Originally Posted by TechEnthusiast
Indeed. My original plan would have had little effect on sounds entering and leaving the room.
You're correct. It's a small storage room at the center of my home.
Thank you for the clarification. I now have a better understanding of what a "room within a room" means.
You and Deewan are correct. Turns out I didn't know the real definition of "room within a room." To be clear, it's a simple storage room at the center of my home.
If I were to tear down the drywall and isolate the stud walls from the ceiling as well as install clips and a hat channel, I suspect that I might still need to do a lot more. The cars, trains, and airplanes are quite loud. Perhaps I should just move and build another home from scratch? On the other hand, how about sound isolation booths/enclosures (e.g., WhisperRoom, VocalBooth, StudioBricks)?
What's highly problematic is the feeling that most low frequency sounds produce. Would GG and three (or four) layers of drywall make a noticeable difference in terms of mitigating the physical sensations generated by low frequency sounds as well as reducing those in the mid- and high-frequency range?
So far I have scrapped my original idea. I am also deterred by the prospect of tearing down walls and installing layers of drywall. No guarantee that it'll work...or be done correctly.
I wouldn't be so deterred. If you tear down the drywall and add clips and hat channel, then layer on drywall and green glue, it WILL noticeably reduce the sound leakage. Even if you did a bad job, you would have to so significantly screw up for it to not be noticeable. The mistakes you (and all of us) make would minor in absolute terms, they are only significant in a value way. You put a lot of time and money into sound isolation, you don't want silly mistakes to cost you precious STC points. Remember that STC is a kind of weighted average of the transmission loss, in DB's, over a specified frequency range. That isn't an intuitive concept, but db's and volume is. If your mistakes lead to a penalty of 3db's at 1khz, well, let's be realistic, that is noticeable but not huge.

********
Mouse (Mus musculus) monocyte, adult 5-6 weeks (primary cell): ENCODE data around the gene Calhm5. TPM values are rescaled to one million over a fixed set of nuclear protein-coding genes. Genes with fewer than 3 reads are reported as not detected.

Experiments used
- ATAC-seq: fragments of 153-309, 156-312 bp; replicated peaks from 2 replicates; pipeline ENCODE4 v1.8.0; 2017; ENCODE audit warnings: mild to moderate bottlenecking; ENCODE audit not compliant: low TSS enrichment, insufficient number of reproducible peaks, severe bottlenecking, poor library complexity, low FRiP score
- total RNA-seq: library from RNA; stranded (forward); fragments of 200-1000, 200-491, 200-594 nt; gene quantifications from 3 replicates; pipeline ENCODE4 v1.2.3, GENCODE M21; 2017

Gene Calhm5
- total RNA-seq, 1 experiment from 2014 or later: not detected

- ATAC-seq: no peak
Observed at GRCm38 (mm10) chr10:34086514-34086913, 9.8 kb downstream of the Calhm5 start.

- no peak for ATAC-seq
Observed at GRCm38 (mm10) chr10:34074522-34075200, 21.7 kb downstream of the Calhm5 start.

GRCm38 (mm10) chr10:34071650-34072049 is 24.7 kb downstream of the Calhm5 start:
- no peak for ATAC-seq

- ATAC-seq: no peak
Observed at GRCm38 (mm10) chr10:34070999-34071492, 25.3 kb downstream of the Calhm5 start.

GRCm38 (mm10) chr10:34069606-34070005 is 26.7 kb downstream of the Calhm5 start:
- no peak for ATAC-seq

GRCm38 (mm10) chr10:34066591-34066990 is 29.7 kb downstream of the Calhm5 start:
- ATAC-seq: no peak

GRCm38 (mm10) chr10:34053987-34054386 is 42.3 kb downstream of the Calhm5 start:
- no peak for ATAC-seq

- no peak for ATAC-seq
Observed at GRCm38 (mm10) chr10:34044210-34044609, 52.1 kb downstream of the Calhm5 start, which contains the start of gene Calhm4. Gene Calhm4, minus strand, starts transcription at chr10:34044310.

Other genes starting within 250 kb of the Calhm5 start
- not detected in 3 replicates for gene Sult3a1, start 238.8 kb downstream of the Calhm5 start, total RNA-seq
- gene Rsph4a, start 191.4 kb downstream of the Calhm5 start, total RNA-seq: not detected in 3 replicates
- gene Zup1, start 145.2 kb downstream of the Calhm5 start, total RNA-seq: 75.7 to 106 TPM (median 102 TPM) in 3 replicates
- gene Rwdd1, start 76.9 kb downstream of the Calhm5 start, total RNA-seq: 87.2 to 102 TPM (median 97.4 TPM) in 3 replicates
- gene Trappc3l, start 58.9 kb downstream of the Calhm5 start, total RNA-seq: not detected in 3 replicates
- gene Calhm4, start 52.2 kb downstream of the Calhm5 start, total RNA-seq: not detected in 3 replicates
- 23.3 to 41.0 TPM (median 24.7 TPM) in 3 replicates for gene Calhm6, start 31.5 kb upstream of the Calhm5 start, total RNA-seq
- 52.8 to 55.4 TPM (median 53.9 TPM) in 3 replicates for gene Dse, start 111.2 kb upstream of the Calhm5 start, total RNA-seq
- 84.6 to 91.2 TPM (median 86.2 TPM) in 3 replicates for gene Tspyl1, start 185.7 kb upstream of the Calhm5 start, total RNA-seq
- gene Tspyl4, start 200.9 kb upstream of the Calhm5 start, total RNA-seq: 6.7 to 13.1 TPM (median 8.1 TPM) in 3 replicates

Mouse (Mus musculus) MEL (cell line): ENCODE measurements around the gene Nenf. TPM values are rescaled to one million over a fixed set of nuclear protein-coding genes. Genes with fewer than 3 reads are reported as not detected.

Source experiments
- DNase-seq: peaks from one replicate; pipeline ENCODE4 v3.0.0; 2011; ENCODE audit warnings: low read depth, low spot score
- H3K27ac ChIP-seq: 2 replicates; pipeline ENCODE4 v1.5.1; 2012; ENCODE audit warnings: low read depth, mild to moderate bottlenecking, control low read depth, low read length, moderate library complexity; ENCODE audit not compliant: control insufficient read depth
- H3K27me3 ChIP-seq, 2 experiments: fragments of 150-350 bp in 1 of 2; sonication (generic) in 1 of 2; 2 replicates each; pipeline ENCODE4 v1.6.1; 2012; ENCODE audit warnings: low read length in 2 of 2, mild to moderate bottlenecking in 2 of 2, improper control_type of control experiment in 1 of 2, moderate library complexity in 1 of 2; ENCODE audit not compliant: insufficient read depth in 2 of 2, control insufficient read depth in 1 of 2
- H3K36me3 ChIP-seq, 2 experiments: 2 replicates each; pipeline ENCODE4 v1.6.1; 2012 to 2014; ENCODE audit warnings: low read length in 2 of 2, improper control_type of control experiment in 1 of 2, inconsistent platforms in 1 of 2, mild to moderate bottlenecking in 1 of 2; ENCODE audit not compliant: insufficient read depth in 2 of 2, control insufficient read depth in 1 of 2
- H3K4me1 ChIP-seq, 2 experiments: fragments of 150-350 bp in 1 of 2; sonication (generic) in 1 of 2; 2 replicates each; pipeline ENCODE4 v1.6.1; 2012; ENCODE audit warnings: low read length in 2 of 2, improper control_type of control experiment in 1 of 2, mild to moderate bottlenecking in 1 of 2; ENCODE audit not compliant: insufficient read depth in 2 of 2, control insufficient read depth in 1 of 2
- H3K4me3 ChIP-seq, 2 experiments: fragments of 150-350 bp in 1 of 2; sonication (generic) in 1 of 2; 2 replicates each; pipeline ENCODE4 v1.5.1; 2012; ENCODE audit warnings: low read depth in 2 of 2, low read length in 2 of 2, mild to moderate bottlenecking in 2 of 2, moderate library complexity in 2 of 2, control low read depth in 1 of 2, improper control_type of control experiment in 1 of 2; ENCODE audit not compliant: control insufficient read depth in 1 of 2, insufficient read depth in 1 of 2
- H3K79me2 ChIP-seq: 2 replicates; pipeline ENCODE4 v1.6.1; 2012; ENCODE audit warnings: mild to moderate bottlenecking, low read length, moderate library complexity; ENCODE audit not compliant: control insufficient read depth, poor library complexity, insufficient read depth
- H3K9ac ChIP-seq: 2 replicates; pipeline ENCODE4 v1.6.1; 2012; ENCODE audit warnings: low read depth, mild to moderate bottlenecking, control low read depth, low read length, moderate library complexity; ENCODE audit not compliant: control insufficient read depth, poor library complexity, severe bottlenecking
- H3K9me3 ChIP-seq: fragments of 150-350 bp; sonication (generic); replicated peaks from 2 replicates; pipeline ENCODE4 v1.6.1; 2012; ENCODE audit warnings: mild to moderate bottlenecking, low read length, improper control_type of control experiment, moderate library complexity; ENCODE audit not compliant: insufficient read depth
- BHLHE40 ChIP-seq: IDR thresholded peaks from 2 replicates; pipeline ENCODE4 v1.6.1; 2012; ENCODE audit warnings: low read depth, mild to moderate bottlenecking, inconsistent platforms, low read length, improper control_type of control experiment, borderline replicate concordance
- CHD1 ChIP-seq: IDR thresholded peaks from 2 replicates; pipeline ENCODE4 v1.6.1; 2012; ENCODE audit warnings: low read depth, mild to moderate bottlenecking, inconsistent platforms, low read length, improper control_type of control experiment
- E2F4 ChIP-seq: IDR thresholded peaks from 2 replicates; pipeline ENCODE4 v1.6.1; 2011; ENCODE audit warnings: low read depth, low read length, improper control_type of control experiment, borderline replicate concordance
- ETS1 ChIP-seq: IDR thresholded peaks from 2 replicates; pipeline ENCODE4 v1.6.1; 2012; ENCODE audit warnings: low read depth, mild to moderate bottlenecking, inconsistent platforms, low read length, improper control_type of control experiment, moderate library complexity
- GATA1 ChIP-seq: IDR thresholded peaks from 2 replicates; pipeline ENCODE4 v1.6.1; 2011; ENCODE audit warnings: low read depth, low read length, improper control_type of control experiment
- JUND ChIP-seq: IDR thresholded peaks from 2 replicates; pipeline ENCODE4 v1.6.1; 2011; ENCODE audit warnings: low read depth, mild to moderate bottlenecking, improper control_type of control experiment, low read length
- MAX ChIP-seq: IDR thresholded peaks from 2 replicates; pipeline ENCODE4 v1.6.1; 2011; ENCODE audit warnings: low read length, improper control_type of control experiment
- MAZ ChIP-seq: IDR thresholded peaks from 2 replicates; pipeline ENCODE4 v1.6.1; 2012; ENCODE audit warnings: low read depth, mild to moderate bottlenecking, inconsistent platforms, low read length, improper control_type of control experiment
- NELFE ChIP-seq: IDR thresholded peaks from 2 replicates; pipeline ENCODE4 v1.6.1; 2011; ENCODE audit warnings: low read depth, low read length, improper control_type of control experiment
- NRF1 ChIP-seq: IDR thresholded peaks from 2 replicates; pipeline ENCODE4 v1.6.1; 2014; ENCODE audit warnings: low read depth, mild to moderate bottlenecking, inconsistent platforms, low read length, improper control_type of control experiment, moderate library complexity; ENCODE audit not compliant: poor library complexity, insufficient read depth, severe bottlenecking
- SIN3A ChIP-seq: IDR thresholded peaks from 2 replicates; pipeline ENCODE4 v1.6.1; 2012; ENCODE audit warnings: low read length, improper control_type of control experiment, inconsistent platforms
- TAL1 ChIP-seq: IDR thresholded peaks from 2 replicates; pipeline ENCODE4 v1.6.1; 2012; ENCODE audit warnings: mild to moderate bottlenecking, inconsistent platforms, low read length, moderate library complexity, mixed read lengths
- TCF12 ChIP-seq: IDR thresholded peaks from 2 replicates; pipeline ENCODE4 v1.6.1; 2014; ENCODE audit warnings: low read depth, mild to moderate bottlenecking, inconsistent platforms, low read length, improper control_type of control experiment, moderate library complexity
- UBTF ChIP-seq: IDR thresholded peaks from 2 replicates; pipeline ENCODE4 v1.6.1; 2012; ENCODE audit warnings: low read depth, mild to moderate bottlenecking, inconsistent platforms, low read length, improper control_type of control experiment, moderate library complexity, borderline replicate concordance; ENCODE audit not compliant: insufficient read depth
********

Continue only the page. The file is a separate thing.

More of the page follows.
The mass and the CLD will help dissipate some of the energy, so its not for nothing. I would need to know a lot more about your theater equipment, subwoofers, and house construction to fully answer your questions. Vibrations travel through solids readily (as does sound). In many homes, the floor has joists that connect multiple rooms together (running most or all of the length of a span of the house). For example, the kitchen and living room in my house are on the same set of joists, as is half of the dining room. The dining room is completely separated from the kitchen and living room. Further, the joists are connected to the next "group" and could transfer that energy. As such, the interconnectedness of the floor allows vibrations produced in one area to travel throughout the first floor. Thankfully, energy is "shed" as it travels as a result of friction. The vibrations dissipate over time as they travel farther out, they also spread in a circular arc and so the inverse square law states that for a doubling in distance, energy is 1/4th. There are things that can make that not true, but lets just pretend like it is. What that means for you is that if you are feeling the vibrations intensely, even a fully soundproof room may not have fully isolated all paths for sound and energy to travel, and so you may still feel the bass.
Before going down this road, I would consider a few things. First, you may need to decouple your floor. A cheap starting point may be to try decoupling the subwoofers from the floor to see if that helps. If it does, then you need to decouple your entire media rooms floor. Second, that you may want to consider heavy duty soundproofing since your concern is primarily bass. That is by far the hardest area to address, so consulting experts can be helpful. In general though, the best LF isolation is possible when your airgap is large, your wall mass is great, damping is high, and the outershell is stiff. This has the best potential to "contain" lf energy.
p.s. look up decoupled floor. If ripping drywall down scared you, that will be worse. Again, its not as bad as it seems.
P.P.S. even with new construction the effort to do this is significant and fairly expensive. Most houses aren't built for soundproofing.